We all thankfully piled into the plush lobby and were given a cool glass of lassi to drink. Lassi is a fermented milk drink, similar to Yakult or the other yoghurt drinks you can buy in most supermarkets at home. It contained chopped nuts and some fruit, and was very nice.

By this time we had our room key and we happily made our way to room 315. The room was very large, lovely and cool and clean. The bathroom was huge and there was a selection of complimentary toiletries. There was also a spacious walk-in wardrobe and there were twin beds with plump pillows and crisp white sheets.

After getting washed and changed, we went back downstairs and waited for the bus to take us on our afternoon tour of the city and Humayun’s tomb and mausoleum. Humayun’s tomb is the tomb of the Mughal Emperor Humayun and was commissioned by Humayun’s first wife Bega Begum in 1569-70, and designed by Mirak Mirza Ghiyas, a Persian architect chosen by Bega Begum.

As the bus rattled, jolted and lurched its way through the crowded, noisy streets it was difficult to keep our eyes open, and we were still suffering the slight disorientation that comes after a full day and night spent travelling.

On arrival at the large, mosque-like building that housed the tombs, we alighted from the bus into the warm, early evening air and walked through a park towards the building. When we got there, there were quite a few steps to ascend and I really didn’t feel like doing it, so I just stay at the bottom while Trevor went up. Several of the local Indian children came up and stared at me, as did some older Indian girls; I think they were fascinated by my blonde hair!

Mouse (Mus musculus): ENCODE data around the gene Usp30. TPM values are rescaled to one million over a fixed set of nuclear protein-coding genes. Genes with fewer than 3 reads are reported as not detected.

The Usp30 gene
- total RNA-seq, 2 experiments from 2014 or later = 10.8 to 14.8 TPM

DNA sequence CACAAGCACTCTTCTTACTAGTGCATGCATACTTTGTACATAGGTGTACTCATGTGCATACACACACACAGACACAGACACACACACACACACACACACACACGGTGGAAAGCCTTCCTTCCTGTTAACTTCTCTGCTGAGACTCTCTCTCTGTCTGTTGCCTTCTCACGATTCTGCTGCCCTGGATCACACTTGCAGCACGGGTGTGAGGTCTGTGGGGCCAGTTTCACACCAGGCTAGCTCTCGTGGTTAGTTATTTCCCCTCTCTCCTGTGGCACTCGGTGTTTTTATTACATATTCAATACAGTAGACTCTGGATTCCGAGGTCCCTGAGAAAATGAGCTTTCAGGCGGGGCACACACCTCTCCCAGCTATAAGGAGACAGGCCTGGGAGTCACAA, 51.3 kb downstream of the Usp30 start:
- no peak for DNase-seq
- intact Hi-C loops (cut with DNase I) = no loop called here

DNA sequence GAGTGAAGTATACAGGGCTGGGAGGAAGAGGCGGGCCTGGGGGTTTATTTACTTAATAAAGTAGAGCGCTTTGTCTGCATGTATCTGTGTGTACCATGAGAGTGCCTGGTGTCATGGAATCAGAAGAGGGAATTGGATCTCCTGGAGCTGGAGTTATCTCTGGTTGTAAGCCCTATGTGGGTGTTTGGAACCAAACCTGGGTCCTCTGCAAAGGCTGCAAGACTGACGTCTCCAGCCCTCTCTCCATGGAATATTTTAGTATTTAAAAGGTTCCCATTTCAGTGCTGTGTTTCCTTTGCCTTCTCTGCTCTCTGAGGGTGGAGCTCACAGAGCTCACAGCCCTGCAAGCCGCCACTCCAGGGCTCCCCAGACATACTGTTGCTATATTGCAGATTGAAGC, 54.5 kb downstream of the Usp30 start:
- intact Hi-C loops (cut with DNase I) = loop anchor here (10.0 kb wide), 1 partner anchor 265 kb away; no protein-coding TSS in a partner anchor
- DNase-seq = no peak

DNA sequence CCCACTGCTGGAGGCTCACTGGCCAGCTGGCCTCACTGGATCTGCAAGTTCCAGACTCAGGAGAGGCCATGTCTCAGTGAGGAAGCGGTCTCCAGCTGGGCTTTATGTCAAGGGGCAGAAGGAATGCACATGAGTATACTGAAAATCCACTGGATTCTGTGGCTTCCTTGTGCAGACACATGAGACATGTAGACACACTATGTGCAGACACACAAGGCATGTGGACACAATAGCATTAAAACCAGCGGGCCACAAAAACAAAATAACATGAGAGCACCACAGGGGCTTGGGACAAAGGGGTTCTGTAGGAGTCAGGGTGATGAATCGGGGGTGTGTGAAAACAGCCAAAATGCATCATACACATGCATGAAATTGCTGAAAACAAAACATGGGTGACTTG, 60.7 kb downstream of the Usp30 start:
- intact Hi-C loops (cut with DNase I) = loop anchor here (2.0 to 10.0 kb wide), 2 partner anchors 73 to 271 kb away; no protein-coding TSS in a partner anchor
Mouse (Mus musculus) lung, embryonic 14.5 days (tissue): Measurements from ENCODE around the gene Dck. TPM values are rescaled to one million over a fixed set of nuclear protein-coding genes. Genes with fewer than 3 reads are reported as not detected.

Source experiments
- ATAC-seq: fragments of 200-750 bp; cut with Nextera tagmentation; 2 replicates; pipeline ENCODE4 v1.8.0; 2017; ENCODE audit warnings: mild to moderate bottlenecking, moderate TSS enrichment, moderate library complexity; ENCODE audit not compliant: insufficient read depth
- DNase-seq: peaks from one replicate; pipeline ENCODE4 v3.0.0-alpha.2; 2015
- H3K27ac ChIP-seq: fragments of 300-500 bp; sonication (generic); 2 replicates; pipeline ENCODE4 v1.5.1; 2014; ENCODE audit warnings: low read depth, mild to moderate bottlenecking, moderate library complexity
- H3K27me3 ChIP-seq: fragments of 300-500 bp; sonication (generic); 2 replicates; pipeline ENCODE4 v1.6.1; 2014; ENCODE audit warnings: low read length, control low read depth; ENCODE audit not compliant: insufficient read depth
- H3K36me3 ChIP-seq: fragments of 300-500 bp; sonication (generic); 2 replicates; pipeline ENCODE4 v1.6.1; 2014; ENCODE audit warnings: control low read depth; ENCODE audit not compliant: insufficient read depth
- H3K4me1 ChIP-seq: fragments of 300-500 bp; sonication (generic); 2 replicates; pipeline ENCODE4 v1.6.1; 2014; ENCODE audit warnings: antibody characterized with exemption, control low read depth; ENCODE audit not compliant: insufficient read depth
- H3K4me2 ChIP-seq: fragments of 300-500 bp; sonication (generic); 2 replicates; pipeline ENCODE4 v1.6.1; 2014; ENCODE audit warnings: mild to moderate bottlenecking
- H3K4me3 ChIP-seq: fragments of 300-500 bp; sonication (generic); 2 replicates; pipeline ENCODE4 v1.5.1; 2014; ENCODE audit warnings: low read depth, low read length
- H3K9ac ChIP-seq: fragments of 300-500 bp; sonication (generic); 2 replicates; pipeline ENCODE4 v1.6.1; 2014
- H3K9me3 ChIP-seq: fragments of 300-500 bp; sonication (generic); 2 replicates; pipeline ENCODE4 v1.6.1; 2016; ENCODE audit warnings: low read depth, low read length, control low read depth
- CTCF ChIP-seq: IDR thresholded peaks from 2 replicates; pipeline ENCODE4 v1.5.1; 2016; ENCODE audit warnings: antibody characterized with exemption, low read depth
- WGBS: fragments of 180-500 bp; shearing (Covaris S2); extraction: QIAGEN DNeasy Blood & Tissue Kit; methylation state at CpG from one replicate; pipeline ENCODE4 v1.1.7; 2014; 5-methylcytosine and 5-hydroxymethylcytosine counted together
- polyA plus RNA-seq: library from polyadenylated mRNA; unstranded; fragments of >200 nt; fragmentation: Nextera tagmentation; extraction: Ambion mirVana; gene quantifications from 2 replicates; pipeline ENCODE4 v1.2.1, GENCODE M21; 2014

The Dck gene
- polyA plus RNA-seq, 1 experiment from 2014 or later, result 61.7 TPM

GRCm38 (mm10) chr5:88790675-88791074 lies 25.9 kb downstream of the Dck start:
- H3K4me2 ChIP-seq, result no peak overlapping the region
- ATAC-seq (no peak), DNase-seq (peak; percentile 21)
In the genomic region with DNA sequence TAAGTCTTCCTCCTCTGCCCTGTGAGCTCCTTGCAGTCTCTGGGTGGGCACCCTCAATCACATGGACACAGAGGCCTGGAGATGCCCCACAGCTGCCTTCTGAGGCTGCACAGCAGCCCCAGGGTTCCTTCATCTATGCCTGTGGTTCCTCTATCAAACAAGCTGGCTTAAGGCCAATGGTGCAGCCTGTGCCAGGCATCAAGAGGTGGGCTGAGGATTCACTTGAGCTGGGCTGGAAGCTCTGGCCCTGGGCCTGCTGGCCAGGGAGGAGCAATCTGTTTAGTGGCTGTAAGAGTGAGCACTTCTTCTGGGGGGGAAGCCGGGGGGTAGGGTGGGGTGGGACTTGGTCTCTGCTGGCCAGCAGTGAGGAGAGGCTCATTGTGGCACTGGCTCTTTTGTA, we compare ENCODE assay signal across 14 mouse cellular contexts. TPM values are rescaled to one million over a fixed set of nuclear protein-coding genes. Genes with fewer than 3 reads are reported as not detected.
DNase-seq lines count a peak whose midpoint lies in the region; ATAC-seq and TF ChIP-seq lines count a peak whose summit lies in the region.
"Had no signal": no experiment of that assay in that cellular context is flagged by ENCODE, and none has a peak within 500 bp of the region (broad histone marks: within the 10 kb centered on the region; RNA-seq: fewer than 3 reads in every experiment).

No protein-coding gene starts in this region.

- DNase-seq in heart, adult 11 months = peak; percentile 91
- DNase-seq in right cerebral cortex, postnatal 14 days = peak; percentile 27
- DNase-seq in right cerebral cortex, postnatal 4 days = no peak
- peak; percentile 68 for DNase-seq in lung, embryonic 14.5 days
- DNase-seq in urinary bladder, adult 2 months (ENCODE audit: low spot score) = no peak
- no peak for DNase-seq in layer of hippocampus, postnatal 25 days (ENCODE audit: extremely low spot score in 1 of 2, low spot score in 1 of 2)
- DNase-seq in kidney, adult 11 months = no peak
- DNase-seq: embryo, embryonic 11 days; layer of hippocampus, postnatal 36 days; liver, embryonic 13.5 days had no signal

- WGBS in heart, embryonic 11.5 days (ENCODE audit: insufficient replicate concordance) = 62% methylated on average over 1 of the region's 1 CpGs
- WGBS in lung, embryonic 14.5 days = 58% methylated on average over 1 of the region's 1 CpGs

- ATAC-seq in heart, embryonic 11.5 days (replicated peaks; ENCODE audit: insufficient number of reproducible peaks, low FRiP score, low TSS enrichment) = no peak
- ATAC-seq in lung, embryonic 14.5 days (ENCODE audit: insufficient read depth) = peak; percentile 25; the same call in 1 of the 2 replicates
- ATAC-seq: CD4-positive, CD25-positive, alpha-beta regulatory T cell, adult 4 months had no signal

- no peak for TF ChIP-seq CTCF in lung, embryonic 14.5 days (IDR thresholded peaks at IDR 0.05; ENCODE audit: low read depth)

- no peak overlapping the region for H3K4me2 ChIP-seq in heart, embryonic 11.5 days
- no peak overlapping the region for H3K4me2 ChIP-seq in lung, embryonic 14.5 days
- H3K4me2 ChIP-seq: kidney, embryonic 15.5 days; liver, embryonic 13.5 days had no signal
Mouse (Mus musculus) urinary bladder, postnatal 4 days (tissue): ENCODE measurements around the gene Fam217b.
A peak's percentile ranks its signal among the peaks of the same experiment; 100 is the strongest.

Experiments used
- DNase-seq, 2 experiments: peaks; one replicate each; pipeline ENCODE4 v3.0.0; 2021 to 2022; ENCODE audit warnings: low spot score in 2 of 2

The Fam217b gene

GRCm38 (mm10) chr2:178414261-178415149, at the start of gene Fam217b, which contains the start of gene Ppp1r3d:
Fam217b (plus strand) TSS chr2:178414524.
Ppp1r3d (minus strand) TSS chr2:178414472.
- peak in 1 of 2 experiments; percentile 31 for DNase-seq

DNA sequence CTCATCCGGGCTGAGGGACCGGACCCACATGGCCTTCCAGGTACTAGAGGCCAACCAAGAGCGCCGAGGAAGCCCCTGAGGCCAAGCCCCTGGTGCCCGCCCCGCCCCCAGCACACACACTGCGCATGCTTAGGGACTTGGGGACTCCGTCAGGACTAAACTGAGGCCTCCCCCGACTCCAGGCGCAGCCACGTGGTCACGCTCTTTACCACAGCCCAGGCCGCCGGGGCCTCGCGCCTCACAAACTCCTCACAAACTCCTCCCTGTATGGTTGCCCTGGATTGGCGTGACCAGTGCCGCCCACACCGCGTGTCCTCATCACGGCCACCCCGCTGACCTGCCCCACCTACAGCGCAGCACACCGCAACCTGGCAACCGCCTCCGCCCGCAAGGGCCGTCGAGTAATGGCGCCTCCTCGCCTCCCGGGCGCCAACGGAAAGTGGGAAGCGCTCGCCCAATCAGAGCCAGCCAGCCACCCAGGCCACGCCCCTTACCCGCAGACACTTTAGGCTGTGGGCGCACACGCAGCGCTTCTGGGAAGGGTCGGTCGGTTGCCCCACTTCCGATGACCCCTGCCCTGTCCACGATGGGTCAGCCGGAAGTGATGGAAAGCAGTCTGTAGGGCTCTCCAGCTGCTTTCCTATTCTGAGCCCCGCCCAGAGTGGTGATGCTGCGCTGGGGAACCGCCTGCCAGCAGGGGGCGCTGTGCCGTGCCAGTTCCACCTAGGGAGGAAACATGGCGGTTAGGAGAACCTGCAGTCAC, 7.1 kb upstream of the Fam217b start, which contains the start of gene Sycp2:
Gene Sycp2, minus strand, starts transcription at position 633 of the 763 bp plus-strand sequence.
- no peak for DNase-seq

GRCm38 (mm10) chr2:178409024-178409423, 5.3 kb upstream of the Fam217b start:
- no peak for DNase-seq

As dusk started to fall, our guide Peter rounded us all up and back on the bus again for the ride back to the hotel. We arrived at 6.30pm and Peter said we had an hour before dinner. As we noticed it was Happy Hour in the hotel bar, we didn’t even bother going up to our room; we just went straight to the bar where all the drinks were on a “two-for-one” offer. As we were in India we decided to have a couple of cold Kingfisher beers each. Trevor was happy to see that there was live English Premiership football on the television, so he was able to watch the Liverpool v Chelsea game.

At half-past seven we made our way to the restaurant terrace, where the tables were set for our dinner al fresco. Small glass holders held flickering tea lights, and the air was fragrant with the scent of incense and citronella to keep any flying bugs away. We noticed several stray cats around; one with half-grown kittens playing nearby.

The meal was a buffet style and was inevitably Indian, consisting of several different styles of curry, marinated meats and fish, Indian flat breads, rice and fresh vegetables. As we love Indian food and eat it once a fortnight at home, it was certainly no hardship for us, but I would feel sorry for anyone who “doesn’t like” foreign food (a lot of the time who hasn’t even tried it) as there didn’t seem to be anything British, apart from maybe some salad.

We washed the delicious meal down with some of the two-for-one white wine and spent a very pleasant couple of hours in the company of two of our fellow travellers, Chris and Carole, from the Cambridge area who we’d sat next to on the plane.

Afterwards we found that exhaustion was catching up with us, so we said our goodnights and made our way back to room 315. I was in bed by 9.30pm and had intended reading for half an hour or so, but could barely keep my eyes open. Therefore we just settled down for our first night in India. We had an early wake-up call scheduled for tomorrow (6.30am) so this was our chance to get a good night’s long-awaited sleep.